3. Enhance compatibility between your vials and automated processes

As automation grows more commonplace in science-related industries, so do computer-readable identifiers like barcodes. While most legacy autosamplers won’t have integrated scanners, newer models are beginning to feature them.

With equipment like this, it’s important labels are precisely and consistently placed so they are visible to the scanner. The best way to ensure your label placement is consistent enough to perform in your equipment is by using a label applicator.

However, the large expense of a label applicator isn’t feasible for every lab. When you order your labware pre-marked, you gain access to precision placement from your labware service provider’s automation, without making the investment yourself.

But having legacy instrumentation doesn’t mean you can’t take advantage of the benefits of digital sample identification. External barcode readers that connect to your LIMS or other laboratory informatics system are readily available to speed up the process of logging samples while eliminating the risk of error from hand-keying data.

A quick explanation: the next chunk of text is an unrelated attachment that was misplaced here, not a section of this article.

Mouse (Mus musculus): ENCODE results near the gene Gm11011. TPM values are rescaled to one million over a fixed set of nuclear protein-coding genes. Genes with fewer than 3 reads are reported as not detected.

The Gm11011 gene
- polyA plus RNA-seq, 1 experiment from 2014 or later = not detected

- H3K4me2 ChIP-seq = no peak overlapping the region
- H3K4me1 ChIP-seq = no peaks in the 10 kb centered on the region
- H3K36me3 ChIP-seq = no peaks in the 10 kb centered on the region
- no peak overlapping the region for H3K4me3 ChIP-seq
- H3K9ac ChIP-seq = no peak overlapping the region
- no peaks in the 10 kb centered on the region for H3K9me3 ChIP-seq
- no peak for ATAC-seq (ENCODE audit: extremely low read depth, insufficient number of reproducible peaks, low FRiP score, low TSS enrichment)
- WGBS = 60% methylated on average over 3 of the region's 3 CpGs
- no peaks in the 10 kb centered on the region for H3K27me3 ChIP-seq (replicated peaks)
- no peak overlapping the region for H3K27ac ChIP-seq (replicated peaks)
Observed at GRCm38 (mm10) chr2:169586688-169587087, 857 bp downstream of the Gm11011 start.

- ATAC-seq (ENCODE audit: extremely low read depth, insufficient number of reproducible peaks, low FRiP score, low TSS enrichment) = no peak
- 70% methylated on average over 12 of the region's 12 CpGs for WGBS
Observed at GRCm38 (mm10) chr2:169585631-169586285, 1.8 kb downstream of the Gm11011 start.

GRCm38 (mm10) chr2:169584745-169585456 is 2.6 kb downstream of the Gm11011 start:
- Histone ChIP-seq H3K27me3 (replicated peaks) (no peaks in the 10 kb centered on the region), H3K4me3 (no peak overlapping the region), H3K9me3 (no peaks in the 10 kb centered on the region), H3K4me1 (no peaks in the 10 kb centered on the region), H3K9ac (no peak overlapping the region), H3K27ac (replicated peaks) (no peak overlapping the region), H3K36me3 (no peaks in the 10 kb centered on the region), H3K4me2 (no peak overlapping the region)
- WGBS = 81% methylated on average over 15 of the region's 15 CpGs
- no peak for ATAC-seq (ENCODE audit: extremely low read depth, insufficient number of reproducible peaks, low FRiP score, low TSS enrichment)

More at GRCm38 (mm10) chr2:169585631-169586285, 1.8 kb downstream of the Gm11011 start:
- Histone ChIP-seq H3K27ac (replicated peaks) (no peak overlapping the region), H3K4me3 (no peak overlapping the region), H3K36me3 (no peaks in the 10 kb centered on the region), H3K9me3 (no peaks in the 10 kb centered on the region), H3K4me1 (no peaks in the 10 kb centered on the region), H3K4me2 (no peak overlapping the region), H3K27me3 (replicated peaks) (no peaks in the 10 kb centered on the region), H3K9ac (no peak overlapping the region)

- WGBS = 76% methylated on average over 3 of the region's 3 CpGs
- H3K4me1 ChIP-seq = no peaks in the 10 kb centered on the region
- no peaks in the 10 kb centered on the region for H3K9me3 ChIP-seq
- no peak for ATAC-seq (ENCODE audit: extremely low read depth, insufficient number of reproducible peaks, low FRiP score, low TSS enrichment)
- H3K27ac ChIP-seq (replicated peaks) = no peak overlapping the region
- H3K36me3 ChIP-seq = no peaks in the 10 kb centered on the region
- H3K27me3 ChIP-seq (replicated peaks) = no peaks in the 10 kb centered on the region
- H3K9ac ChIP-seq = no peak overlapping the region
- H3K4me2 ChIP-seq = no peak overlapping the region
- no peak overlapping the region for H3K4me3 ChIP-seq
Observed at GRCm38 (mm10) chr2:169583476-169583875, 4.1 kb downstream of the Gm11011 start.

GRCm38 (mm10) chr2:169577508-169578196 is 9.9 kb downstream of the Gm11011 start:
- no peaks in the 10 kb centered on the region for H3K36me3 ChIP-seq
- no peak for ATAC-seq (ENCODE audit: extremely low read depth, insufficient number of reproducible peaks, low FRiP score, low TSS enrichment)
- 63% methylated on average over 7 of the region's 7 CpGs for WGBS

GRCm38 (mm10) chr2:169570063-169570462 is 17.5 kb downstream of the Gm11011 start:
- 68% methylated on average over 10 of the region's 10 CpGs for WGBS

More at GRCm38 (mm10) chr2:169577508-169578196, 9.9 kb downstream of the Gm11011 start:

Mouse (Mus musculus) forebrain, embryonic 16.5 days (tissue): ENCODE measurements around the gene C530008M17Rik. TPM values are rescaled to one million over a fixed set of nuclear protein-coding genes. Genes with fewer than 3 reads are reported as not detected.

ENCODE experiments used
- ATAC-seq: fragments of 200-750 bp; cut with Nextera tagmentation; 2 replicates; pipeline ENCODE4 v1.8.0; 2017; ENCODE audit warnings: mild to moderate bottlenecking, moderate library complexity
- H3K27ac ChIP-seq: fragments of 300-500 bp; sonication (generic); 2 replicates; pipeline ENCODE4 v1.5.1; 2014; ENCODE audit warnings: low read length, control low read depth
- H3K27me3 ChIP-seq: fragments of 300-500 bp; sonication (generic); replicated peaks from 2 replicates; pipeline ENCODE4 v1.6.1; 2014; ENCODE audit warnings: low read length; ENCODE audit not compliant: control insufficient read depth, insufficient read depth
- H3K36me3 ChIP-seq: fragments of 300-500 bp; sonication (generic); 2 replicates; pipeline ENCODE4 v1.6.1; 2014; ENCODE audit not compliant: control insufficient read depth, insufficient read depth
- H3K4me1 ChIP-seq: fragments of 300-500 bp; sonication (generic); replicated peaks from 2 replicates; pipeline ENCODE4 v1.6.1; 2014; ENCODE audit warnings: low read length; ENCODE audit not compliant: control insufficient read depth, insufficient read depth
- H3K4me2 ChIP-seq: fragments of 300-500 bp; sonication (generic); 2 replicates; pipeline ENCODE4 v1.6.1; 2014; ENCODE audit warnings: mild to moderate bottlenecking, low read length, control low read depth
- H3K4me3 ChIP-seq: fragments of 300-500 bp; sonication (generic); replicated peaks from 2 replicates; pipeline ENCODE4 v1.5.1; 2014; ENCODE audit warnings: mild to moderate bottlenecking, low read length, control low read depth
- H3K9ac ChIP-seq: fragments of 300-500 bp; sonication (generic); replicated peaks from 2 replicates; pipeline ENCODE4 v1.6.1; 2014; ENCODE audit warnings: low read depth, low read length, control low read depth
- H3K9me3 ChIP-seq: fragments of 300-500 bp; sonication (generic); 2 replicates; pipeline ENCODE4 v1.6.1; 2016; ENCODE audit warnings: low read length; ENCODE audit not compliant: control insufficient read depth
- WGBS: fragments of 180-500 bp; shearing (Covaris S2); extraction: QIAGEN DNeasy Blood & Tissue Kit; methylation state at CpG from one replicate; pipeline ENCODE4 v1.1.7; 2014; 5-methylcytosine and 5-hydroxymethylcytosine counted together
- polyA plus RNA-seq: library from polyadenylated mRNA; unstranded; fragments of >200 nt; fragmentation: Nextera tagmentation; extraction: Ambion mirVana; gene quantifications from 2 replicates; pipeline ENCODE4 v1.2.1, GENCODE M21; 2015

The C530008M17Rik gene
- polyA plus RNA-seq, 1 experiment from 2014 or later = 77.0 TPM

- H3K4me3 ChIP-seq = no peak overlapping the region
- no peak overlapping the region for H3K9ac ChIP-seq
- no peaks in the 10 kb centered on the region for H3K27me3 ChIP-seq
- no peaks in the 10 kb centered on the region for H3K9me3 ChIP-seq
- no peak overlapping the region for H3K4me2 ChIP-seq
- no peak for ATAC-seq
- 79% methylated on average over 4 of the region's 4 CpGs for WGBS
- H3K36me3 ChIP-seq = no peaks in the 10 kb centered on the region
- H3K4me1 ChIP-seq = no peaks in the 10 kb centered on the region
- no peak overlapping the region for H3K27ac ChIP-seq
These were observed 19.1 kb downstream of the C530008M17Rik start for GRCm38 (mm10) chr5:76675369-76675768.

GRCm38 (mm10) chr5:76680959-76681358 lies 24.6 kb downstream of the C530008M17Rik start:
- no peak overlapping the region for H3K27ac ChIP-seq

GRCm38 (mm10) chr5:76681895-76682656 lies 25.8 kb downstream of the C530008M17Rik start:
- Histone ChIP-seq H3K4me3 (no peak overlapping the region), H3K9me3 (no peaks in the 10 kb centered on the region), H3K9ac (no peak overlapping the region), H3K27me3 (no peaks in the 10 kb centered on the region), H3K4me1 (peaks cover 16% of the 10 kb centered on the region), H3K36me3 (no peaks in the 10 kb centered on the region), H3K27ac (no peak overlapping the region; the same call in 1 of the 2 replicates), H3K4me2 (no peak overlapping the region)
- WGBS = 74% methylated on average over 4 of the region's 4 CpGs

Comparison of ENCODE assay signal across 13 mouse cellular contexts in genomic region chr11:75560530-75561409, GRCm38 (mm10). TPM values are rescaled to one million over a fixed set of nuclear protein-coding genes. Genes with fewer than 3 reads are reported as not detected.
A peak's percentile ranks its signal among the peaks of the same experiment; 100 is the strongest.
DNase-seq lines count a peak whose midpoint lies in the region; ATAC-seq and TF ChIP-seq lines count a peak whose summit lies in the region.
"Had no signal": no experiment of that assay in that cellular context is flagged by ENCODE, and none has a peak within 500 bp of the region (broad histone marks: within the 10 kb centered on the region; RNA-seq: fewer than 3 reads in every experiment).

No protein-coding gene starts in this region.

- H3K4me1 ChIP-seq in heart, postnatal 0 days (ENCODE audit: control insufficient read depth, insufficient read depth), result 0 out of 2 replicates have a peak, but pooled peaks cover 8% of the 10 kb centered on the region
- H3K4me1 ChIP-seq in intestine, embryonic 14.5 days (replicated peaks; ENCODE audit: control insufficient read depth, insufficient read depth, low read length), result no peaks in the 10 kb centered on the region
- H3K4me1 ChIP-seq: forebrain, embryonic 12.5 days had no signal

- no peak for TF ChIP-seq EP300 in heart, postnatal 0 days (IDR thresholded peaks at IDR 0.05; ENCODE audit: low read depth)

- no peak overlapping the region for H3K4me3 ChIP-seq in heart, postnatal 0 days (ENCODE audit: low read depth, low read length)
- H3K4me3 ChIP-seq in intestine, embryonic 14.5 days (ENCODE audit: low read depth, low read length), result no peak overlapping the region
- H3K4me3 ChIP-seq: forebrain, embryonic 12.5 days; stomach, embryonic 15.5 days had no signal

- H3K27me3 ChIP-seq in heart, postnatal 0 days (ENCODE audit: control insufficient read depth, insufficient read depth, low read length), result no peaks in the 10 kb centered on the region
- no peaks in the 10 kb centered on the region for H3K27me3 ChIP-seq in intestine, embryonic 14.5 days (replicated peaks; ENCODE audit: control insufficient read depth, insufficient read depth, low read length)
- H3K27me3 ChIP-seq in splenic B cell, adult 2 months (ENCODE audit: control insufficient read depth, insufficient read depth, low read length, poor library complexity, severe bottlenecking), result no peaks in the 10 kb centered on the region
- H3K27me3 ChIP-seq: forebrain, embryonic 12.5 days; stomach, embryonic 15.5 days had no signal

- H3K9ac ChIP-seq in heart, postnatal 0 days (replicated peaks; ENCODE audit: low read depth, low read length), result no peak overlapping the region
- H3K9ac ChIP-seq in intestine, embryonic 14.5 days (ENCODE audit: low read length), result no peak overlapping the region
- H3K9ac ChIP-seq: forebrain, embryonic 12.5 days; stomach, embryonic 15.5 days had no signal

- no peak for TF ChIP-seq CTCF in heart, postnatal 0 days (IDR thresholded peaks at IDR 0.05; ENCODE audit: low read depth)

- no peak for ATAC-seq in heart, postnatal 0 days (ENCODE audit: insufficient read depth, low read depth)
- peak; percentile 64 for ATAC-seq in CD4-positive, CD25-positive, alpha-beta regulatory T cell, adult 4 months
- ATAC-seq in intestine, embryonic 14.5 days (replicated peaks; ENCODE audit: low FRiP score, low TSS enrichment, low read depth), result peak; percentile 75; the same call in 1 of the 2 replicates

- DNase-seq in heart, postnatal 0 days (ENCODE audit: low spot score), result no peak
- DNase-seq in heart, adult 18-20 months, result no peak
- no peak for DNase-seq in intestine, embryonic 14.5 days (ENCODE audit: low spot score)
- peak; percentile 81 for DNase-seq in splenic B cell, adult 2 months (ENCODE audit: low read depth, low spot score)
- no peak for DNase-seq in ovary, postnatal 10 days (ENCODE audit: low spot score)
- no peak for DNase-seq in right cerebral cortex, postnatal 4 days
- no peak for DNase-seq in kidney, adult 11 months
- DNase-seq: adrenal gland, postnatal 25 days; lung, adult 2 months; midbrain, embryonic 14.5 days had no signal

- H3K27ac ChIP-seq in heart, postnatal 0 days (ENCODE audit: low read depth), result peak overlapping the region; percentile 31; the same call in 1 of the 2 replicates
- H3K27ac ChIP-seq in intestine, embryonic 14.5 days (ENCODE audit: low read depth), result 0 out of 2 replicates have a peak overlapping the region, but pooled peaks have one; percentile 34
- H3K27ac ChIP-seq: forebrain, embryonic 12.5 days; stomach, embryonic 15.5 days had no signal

Where to find pre-labeled chromatography vials

One of the most efficient ways to introduce barcodes to your chromatography process is to source pre-barcoded labware from a manufacturer or a labware service provider.

It’s fairly common for labware manufacturers to offer pre-marked labware in their catalog, however, options for chromatography applications are often minimal.

Today, the most reliable resource for pre-barcoded chromatography vials is working with a labware service provider to build a custom solution. Placing your vial labeling in the hands of labware labeling experts also offers additional perks, such as higher quality print options and precise automated application without investing in costly equipment yourself.